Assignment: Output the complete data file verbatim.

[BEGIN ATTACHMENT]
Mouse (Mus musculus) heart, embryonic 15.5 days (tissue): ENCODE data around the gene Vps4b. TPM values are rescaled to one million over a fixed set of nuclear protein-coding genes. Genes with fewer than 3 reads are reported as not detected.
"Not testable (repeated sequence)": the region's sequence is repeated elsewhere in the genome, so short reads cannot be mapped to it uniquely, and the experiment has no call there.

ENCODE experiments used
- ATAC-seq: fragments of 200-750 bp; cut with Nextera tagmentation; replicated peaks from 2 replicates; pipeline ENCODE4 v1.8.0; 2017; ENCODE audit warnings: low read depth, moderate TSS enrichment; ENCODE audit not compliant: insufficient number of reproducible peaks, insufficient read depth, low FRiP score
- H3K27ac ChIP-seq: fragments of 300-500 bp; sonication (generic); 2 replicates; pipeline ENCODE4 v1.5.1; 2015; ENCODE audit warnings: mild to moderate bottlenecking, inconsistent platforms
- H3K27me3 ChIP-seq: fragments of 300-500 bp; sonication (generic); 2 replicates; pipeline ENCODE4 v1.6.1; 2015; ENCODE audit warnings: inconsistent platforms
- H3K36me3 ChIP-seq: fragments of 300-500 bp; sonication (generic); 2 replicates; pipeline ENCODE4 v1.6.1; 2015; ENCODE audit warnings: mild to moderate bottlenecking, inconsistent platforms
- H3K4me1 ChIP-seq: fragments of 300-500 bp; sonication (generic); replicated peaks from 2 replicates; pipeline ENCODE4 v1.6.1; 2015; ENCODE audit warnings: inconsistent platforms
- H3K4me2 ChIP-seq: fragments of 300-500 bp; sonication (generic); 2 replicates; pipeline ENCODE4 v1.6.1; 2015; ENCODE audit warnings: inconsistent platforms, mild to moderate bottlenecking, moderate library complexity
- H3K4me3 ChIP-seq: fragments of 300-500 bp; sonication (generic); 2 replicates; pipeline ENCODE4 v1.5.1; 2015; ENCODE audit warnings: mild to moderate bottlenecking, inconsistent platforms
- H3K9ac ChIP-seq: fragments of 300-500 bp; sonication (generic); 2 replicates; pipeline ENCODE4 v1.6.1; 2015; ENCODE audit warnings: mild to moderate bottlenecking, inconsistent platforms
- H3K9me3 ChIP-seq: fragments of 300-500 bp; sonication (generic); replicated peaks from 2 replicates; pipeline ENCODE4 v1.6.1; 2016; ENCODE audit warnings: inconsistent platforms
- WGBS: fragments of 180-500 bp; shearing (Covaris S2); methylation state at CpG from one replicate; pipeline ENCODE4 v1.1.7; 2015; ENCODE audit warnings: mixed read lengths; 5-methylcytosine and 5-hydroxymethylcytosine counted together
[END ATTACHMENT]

Mouse (Mus musculus) heart, embryonic 15.5 days (tissue): ENCODE data around the gene Vps4b. TPM values are rescaled to one million over a fixed set of nuclear protein-coding genes. Genes with fewer than 3 reads are reported as not detected.
"Not testable (repeated sequence)": the region's sequence is repeated elsewhere in the genome, so short reads cannot be mapped to it uniquely, and the experiment has no call there.

ENCODE experiments used
- ATAC-seq: fragments of 200-750 bp; cut with Nextera tagmentation; replicated peaks from 2 replicates; pipeline ENCODE4 v1.8.0; 2017; ENCODE audit warnings: low read depth, moderate TSS enrichment; ENCODE audit not compliant: insufficient number of reproducible peaks, insufficient read depth, low FRiP score
- H3K27ac ChIP-seq: fragments of 300-500 bp; sonication (generic); 2 replicates; pipeline ENCODE4 v1.5.1; 2015; ENCODE audit warnings: mild to moderate bottlenecking, inconsistent platforms
- H3K27me3 ChIP-seq: fragments of 300-500 bp; sonication (generic); 2 replicates; pipeline ENCODE4 v1.6.1; 2015; ENCODE audit warnings: inconsistent platforms
- H3K36me3 ChIP-seq: fragments of 300-500 bp; sonication (generic); 2 replicates; pipeline ENCODE4 v1.6.1; 2015; ENCODE audit warnings: mild to moderate bottlenecking, inconsistent platforms
- H3K4me1 ChIP-seq: fragments of 300-500 bp; sonication (generic); replicated peaks from 2 replicates; pipeline ENCODE4 v1.6.1; 2015; ENCODE audit warnings: inconsistent platforms
- H3K4me2 ChIP-seq: fragments of 300-500 bp; sonication (generic); 2 replicates; pipeline ENCODE4 v1.6.1; 2015; ENCODE audit warnings: inconsistent platforms, mild to moderate bottlenecking, moderate library complexity
- H3K4me3 ChIP-seq: fragments of 300-500 bp; sonication (generic); 2 replicates; pipeline ENCODE4 v1.5.1; 2015; ENCODE audit warnings: mild to moderate bottlenecking, inconsistent platforms
- H3K9ac ChIP-seq: fragments of 300-500 bp; sonication (generic); 2 replicates; pipeline ENCODE4 v1.6.1; 2015; ENCODE audit warnings: mild to moderate bottlenecking, inconsistent platforms
- H3K9me3 ChIP-seq: fragments of 300-500 bp; sonication (generic); replicated peaks from 2 replicates; pipeline ENCODE4 v1.6.1; 2016; ENCODE audit warnings: inconsistent platforms
- WGBS: fragments of 180-500 bp; shearing (Covaris S2); methylation state at CpG from one replicate; pipeline ENCODE4 v1.1.7; 2015; ENCODE audit warnings: mixed read lengths; 5-methylcytosine and 5-hydroxymethylcytosine counted together